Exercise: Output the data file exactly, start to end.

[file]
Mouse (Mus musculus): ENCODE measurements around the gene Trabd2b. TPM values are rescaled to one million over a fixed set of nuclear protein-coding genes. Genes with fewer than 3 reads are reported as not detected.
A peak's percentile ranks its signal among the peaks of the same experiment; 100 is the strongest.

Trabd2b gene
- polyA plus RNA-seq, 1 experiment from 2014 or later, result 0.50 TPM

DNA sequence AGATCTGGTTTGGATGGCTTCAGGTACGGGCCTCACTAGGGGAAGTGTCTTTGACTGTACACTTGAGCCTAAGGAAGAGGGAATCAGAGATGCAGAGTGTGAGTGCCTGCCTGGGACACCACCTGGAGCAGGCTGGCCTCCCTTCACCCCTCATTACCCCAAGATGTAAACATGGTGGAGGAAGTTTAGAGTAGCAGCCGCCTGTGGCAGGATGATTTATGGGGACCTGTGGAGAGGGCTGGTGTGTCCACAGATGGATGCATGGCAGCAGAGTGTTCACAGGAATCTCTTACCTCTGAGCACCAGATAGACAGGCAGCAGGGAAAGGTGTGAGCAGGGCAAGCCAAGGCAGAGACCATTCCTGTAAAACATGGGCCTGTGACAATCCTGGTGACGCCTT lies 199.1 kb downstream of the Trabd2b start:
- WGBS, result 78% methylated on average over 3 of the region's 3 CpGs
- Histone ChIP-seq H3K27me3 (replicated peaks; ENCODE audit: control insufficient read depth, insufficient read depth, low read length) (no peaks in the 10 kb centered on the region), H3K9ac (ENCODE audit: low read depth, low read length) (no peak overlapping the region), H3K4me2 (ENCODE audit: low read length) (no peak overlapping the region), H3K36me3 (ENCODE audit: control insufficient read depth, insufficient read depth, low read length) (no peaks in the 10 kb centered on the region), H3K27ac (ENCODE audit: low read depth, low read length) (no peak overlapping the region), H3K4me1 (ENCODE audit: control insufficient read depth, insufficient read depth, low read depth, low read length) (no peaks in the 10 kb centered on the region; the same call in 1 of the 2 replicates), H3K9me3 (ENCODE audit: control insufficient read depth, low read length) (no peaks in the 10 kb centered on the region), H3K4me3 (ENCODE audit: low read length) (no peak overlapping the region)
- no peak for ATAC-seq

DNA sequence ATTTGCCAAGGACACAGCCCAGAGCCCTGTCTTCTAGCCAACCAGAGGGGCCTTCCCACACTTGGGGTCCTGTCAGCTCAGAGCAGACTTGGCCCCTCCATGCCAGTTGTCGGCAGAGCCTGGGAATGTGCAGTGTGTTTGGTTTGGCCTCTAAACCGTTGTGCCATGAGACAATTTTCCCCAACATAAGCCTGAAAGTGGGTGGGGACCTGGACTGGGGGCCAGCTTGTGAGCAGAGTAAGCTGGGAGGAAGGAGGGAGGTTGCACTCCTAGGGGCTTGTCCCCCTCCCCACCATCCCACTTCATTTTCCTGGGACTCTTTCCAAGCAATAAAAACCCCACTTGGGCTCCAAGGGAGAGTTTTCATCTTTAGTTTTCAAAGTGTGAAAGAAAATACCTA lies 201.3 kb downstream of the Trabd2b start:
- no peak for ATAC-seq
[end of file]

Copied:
Mouse (Mus musculus): ENCODE measurements around the gene Trabd2b. TPM values are rescaled to one million over a fixed set of nuclear protein-coding genes. Genes with fewer than 3 reads are reported as not detected.
A peak's percentile ranks its signal among the peaks of the same experiment; 100 is the strongest.

Trabd2b gene
- polyA plus RNA-seq, 1 experiment from 2014 or later, result 0.50 TPM

DNA sequence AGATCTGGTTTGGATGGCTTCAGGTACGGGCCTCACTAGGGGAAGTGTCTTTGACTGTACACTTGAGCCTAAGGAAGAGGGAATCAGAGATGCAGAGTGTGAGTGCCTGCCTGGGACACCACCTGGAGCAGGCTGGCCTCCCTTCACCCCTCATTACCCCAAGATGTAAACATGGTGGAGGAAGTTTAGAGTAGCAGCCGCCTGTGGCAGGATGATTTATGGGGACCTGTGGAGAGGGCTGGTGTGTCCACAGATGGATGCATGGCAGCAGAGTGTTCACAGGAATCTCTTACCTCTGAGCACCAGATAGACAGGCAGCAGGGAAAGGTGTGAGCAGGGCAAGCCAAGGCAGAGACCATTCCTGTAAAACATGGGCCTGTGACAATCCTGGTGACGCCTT lies 199.1 kb downstream of the Trabd2b start:
- WGBS, result 78% methylated on average over 3 of the region's 3 CpGs
- Histone ChIP-seq H3K27me3 (replicated peaks; ENCODE audit: control insufficient read depth, insufficient read depth, low read length) (no peaks in the 10 kb centered on the region), H3K9ac (ENCODE audit: low read depth, low read length) (no peak overlapping the region), H3K4me2 (ENCODE audit: low read length) (no peak overlapping the region), H3K36me3 (ENCODE audit: control insufficient read depth, insufficient read depth, low read length) (no peaks in the 10 kb centered on the region), H3K27ac (ENCODE audit: low read depth, low read length) (no peak overlapping the region), H3K4me1 (ENCODE audit: control insufficient read depth, insufficient read depth, low read depth, low read length) (no peaks in the 10 kb centered on the region; the same call in 1 of the 2 replicates), H3K9me3 (ENCODE audit: control insufficient read depth, low read length) (no peaks in the 10 kb centered on the region), H3K4me3 (ENCODE audit: low read length) (no peak overlapping the region)
- no peak for ATAC-seq

DNA sequence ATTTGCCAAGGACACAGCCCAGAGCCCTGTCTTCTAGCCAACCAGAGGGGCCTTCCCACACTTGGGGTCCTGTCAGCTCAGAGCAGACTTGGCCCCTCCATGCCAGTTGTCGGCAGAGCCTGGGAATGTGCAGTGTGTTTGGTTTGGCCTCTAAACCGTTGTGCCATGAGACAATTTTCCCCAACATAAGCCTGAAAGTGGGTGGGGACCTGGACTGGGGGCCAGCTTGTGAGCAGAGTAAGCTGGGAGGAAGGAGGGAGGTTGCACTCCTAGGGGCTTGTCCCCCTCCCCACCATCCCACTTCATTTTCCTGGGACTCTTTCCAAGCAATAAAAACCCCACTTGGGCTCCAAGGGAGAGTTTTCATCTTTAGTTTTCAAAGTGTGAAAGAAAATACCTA lies 201.3 kb downstream of the Trabd2b start:
- no peak for ATAC-seq